When a player presses down on a fingerboard between or behind a finger tape, that tape can often stand in the way of the string vibrating freely. And that’s when the buzzing begins.

(Our other complaints include that tapes may slide over time as the heat of the player’s hand causes the adhesive to break down. Not only are sliding tapes no longer going to be in the right place and out-of-tune, they are sticky to the touch. So, yuck.)

Other Finger Tape-Type Products on the Market
*A Note During the Pandemic Caused by COVID-19: 

We understand and appreciate how hard it is to teach students remotely. We acknowledge that the First Fret style of fingerboard marking can cause buzzing because of the reasons listed below, but we understand that when personal instruction isn't an option, this style of fingerboard marking may be an especially beneficial instructional aid since it can be applied by the parents of students. 

In addition to individual tapes, there are other products available on the market which are designed to cover a large portion of the fingerboard with a large sticker. The idea behind covering a larger portion of the fingerboard is that there will be less opportunity for the strings to buzz behind individual tapes.

An arrow points to a violin fingerboard. It reads: with the long sticker fingerboard marking, the additional sticker height can still cause buzzing due to the reduced string vibration clearance near the upper nut.
Although buzzing happens less frequently with these products, it is still not uncommon to run into buzzing issues due to the decreased distance between the string and the now slightly raised fingerboard. The other problem we see with these products is that not all instruments of the same size are set up with exactly the same vibrating string length so a generic note marker may not actually help a musician play the notes in tune. And finally, just like individual finger tapes, this style of fingerboard marker may begin to pull/roll along the edge of the product and create interferences at the nut or the center of the fingerboard.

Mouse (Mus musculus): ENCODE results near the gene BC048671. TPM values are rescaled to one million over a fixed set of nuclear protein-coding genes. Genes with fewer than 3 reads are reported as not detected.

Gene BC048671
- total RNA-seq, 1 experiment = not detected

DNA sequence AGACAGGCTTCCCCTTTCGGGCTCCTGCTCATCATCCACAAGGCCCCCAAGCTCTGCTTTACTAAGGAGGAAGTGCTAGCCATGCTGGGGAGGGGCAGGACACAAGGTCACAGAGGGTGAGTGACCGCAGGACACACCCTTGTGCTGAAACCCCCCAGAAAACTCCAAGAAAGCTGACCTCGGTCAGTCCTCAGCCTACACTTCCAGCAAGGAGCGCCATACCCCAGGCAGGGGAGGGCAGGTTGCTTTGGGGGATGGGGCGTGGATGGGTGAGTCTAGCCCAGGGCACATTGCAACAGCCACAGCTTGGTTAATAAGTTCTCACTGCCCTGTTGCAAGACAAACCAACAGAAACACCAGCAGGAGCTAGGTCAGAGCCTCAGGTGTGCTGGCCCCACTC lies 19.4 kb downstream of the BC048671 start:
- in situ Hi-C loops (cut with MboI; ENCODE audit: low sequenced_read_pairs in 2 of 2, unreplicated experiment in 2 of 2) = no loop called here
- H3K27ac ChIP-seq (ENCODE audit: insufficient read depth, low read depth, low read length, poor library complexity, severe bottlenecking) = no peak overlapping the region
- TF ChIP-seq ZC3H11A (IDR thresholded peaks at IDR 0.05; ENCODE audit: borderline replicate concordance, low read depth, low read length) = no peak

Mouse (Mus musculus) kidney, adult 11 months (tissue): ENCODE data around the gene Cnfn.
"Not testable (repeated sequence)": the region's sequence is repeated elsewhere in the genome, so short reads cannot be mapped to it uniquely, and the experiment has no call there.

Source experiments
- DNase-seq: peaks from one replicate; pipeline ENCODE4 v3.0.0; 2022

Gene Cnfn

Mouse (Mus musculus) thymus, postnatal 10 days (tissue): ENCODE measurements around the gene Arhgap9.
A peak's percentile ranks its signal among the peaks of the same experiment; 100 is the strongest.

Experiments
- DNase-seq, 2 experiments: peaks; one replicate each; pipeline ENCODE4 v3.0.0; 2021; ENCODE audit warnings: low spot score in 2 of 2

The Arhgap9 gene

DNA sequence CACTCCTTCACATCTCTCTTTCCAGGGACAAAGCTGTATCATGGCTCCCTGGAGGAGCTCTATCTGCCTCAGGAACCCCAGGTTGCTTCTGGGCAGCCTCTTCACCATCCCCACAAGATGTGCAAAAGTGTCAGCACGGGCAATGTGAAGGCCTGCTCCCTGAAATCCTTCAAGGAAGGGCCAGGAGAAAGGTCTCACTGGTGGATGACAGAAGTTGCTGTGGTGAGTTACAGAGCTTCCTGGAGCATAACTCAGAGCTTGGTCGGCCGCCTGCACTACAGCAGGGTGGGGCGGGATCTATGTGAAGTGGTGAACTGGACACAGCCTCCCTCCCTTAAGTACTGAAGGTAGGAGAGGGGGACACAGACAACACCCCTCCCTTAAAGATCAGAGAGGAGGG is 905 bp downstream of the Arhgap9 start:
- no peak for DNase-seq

So, what’s our solution?

If you own your instrument or if you rent one from us, we recommend using a marker like a Silver Sharpie (or a white-out pen) to make small marks on the fingerboard instead of using tapes.

On an ebony fingerboard, the marker lines will wear away with use and—because they don’t add height to the fingerboard—they don’t cause buzzing!

Since they wear away with use, the marker lines work like disappearing training wheels that go away as the student advances and becomes more proficient at finding notes on their own.

If the student still needs the visual cue of the notes but the marker has worn away, simply reapply the marker to the fingerboard.

If you don’t own your instrument (or rent it from us) and you’re worried about adding these marks to your fingerboard, you can also use a graphite pencil or a grease pencil. The downside to using either of these pencils is that they will require regular reapplication.

Or, if you have to, use tapes and remove them when buzzing begins to happen regularly.

...But don’t say we didn’t warn you!